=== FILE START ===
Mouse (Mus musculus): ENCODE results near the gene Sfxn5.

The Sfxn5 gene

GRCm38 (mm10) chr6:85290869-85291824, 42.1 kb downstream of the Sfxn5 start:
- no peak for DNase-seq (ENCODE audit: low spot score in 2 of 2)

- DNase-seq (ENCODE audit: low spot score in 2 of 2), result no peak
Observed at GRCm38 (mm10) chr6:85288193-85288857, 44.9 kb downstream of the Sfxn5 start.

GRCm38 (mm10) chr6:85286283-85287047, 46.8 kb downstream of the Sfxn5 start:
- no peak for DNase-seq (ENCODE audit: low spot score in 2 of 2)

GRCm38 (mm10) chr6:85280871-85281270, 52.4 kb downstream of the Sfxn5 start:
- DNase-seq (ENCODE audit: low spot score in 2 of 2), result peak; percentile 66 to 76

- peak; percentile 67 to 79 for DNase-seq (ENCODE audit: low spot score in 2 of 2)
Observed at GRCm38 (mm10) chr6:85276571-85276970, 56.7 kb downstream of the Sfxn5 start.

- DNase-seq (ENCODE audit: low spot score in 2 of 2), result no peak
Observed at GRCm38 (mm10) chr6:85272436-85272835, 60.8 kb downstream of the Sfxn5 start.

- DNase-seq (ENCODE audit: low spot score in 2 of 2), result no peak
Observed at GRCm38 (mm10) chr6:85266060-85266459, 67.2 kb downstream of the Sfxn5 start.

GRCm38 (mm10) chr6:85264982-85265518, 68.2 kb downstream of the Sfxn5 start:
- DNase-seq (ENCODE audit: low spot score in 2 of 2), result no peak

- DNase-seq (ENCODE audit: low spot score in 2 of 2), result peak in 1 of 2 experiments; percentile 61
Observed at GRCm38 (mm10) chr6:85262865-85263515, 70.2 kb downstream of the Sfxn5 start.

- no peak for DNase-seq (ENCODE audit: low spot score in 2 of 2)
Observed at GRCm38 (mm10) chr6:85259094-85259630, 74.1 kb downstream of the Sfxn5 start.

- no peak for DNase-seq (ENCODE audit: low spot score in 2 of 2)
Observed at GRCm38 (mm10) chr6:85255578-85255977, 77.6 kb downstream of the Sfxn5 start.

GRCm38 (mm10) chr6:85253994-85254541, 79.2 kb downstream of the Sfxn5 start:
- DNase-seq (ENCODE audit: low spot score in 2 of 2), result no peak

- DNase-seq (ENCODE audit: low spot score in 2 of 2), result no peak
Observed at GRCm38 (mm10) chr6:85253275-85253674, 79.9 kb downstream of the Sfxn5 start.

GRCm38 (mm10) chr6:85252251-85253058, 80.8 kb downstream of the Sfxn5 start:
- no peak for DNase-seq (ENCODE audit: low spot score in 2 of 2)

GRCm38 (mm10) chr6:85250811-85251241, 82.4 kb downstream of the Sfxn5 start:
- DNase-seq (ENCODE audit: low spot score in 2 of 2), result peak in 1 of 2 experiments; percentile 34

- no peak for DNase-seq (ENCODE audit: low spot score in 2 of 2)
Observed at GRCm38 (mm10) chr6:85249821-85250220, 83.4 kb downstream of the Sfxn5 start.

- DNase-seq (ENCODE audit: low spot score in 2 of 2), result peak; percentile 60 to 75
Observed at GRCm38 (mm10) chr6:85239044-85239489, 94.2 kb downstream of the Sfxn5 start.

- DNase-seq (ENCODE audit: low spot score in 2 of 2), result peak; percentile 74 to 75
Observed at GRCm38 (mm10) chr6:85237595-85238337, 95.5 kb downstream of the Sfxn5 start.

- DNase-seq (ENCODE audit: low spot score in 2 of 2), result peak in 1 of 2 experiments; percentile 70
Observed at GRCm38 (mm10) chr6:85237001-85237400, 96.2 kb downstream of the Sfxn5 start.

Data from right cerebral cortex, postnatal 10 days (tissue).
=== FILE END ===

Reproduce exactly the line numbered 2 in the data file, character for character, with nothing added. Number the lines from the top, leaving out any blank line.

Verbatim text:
The Sfxn5 gene